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Brownsville Jail Hides Overcrowding Problem

Nov 19th, 2011 | Category: Cameron County

In a September 29, 2011, story,  the Brownsville Herald exposes the rampant overcrowding at the jail that has evidently gone on for many years. Then Chief Jail Administrator Mike Leinart spoke the truth, when he responded to a question about inmate population numbers.

 “We haven’t been in compliance in six years,” said Leinart.

“Don’t say that out loud,” Pct. 4 Commissioner Dan Sanchez said.

By JACQUELINE ARMENDARIZ in the Brownsville Herald

The Cameron County Commissioners Court on Thursday tabled discussion of privatizing the county’s jail system. But while addressing the significant overtime accrued by guards, a jail administrator said that state-mandated standards haven’t been met for the past six years.

Chief Jail Administrator Mike Leinart and Sgt. Sergio Moore Jr., an officer with the Carrizales-Rucker Detention Center, said the overtime pay is a result of the combination of a high number of inmates who require hospital visits, and housing federal and municipal inmates without enough compensation.

As the county deals with its own tight budget, guards have been paid overtime to comply with guard-to-inmate ratios required by the Texas Commission on Jail Standards, Leinart said. But this month the Cameron County jail division was reprimanded by the TCJS for another reason — during a surprise visit, inmates were found sleeping on the floor.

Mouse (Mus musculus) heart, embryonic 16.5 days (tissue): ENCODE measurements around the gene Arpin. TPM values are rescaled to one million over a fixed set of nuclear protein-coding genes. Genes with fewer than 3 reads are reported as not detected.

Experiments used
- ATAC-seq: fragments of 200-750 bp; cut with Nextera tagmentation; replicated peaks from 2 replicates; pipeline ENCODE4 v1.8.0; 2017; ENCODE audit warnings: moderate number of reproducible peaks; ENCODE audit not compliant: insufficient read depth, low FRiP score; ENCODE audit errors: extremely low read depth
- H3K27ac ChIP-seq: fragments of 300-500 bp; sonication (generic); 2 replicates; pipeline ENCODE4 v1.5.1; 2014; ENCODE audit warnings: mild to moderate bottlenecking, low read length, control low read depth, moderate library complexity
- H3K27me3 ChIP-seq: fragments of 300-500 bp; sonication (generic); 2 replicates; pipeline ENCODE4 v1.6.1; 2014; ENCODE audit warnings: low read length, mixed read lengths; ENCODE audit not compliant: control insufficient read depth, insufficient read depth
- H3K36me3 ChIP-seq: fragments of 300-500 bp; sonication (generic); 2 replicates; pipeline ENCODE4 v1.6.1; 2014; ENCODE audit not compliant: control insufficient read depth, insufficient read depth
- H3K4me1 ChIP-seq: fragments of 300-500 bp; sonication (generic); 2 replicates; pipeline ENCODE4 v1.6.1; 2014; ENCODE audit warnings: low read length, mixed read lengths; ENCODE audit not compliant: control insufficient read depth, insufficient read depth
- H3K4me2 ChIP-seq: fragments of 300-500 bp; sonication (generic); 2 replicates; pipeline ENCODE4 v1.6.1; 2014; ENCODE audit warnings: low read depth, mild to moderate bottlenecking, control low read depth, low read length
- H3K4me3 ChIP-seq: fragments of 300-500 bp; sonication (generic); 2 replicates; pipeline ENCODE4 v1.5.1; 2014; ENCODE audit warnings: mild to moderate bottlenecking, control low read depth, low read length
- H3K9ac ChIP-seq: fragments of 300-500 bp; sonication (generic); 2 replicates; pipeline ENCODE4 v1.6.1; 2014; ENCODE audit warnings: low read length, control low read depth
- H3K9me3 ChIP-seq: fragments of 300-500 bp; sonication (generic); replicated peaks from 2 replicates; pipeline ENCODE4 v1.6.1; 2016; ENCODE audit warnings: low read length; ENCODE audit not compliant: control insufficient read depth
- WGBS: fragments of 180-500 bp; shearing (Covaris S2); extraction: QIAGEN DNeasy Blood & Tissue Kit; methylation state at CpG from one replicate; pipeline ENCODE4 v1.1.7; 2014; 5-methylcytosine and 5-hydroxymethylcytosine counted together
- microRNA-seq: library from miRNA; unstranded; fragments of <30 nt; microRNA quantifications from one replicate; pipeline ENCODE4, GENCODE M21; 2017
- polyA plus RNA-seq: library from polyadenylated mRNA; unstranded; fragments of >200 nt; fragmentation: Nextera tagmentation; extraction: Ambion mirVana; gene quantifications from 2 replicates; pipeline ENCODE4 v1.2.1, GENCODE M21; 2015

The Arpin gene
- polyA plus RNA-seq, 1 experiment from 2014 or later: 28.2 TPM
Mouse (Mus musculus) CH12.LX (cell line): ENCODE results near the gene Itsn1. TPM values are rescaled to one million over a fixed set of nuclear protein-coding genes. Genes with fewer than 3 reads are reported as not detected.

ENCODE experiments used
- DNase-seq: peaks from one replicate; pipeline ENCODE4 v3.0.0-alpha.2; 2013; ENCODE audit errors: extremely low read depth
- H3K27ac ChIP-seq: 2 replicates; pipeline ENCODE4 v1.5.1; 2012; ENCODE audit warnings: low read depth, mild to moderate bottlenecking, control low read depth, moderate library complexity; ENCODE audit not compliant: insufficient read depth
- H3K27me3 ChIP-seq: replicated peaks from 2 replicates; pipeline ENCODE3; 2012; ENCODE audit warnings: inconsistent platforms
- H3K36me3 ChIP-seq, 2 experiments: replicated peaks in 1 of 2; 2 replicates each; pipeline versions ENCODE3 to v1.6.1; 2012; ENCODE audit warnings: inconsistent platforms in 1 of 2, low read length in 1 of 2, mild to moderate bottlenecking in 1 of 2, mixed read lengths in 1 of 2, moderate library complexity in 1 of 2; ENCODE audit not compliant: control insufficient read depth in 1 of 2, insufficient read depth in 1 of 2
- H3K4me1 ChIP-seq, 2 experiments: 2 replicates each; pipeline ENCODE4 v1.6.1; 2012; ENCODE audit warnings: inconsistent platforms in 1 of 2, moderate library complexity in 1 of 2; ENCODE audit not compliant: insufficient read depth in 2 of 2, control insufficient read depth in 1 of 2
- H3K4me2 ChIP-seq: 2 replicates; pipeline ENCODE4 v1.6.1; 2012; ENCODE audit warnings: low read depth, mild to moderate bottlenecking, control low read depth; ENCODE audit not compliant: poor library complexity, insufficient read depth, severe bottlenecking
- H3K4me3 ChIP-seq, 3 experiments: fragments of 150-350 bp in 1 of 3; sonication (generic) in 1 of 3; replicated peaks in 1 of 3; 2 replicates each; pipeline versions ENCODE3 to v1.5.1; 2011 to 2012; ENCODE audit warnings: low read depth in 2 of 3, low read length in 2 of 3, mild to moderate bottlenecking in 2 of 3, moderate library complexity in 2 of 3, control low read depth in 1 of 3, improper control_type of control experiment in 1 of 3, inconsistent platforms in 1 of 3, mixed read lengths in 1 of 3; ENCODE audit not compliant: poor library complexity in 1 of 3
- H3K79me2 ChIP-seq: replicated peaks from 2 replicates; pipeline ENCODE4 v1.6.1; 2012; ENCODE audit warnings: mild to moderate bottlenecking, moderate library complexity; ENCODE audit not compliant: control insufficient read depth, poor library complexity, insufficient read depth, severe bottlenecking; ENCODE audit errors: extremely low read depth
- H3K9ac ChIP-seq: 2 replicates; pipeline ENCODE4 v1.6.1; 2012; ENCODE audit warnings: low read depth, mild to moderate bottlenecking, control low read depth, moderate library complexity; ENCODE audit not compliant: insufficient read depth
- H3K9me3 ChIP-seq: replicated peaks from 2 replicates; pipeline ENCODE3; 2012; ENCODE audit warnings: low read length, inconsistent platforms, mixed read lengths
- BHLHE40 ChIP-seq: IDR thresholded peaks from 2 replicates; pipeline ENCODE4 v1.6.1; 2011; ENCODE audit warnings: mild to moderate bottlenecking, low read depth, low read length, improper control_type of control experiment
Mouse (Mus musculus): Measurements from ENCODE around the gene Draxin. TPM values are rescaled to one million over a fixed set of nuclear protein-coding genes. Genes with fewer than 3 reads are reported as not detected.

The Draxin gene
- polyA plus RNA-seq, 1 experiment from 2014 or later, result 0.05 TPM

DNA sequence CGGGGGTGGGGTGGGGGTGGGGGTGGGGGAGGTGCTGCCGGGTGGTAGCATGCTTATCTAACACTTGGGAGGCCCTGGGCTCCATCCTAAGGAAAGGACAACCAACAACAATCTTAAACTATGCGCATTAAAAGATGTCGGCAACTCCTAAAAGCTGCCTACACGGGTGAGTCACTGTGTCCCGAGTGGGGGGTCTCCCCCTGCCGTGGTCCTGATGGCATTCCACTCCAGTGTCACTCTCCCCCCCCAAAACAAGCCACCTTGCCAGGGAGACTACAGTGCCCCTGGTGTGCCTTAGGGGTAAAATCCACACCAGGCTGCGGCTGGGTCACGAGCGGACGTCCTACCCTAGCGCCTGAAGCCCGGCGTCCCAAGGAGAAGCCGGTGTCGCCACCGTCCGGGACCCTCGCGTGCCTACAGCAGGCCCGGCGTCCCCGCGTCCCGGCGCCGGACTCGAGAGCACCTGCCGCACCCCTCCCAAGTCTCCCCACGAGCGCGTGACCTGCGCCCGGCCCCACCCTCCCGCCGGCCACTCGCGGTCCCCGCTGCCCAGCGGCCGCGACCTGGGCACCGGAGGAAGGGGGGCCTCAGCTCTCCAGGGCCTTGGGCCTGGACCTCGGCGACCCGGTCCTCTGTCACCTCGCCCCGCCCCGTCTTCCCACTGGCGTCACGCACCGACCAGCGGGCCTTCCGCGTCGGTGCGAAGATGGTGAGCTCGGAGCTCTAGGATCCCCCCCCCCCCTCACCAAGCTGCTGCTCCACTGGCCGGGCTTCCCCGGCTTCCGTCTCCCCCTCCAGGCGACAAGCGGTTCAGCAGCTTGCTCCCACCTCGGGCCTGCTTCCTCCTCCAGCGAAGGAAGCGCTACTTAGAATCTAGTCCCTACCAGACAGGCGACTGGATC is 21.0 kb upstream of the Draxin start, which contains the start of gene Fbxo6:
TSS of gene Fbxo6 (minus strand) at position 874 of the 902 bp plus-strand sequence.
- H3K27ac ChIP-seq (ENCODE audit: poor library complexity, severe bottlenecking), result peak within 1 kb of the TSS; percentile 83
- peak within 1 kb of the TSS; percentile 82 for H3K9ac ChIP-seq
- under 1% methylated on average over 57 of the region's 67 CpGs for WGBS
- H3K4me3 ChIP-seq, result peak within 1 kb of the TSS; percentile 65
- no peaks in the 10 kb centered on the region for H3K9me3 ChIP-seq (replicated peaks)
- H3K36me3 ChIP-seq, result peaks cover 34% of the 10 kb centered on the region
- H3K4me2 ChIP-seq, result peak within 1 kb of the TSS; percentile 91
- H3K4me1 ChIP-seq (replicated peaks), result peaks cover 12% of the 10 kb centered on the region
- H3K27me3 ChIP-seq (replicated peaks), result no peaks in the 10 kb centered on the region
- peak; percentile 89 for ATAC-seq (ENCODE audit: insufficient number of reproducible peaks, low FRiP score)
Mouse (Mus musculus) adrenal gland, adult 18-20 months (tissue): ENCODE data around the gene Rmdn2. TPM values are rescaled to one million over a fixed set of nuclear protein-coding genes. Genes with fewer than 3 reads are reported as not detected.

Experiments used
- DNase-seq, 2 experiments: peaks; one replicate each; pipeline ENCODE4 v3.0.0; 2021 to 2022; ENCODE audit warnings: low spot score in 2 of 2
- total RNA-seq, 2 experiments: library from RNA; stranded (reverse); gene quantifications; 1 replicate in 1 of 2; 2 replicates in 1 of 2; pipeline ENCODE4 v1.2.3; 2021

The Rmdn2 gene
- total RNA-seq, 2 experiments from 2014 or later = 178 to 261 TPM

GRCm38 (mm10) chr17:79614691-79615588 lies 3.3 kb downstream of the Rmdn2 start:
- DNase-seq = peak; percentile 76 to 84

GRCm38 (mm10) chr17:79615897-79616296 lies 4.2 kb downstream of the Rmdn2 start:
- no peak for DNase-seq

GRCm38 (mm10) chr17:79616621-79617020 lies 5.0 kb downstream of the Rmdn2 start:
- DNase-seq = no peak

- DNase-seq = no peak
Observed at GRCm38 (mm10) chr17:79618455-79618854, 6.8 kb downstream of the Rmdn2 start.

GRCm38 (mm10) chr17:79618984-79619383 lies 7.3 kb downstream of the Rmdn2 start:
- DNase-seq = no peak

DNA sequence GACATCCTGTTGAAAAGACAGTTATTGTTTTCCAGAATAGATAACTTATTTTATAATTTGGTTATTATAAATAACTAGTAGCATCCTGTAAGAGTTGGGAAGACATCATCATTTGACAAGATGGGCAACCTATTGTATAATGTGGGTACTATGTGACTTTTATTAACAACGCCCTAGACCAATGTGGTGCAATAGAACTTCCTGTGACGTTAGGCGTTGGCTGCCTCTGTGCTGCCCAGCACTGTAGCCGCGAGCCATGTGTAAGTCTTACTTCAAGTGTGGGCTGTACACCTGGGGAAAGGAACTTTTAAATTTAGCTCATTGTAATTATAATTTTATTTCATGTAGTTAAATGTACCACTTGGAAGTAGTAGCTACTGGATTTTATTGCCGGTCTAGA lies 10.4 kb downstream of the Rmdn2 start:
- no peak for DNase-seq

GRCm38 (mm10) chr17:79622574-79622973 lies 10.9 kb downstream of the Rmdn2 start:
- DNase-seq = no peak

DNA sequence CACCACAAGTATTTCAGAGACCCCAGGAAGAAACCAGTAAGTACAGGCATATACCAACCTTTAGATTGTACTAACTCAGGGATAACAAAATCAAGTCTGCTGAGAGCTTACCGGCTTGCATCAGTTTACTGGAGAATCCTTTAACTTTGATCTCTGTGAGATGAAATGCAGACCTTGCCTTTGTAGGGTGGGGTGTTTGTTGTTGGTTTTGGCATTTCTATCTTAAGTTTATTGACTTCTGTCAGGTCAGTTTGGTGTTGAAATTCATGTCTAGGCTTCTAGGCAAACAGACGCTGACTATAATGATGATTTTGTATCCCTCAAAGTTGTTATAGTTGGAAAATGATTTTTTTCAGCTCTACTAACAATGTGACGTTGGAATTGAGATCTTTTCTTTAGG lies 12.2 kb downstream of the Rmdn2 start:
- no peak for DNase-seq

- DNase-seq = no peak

In response to a question about inmate population numbers, Leinart said: “We haven’t been in compliance in six years.”

“Don’t say that out loud,” Pct. 4 Commissioner Dan Sanchez said.

“It’s for the record. We will be, in about the next three weeks,” Leinart responded.

Moore presented figures showing that from 2008 to 2010, guard overtime has increased each year. According to his presentation, part of the reason for this is that the number of inmates requiring hospital visits has increased each year. Transporting them takes one to two guards for each inmate, Moore said.

According to his presentation, $391,000 in overtime was paid to guards while 88 inmates were sent to the hospital in 2008. The next year, guards were paid $477,000 in overtime while 162 inmates went to the hospital. In 2010, guards were paid $495,000 in overtime and 188 inmates were transported to the hospital.

Moore also presented figures that showed that while the Cameron County jail system has more inmates than comparable systems like Hidalgo or Lubbock, it actually has fewer guards.


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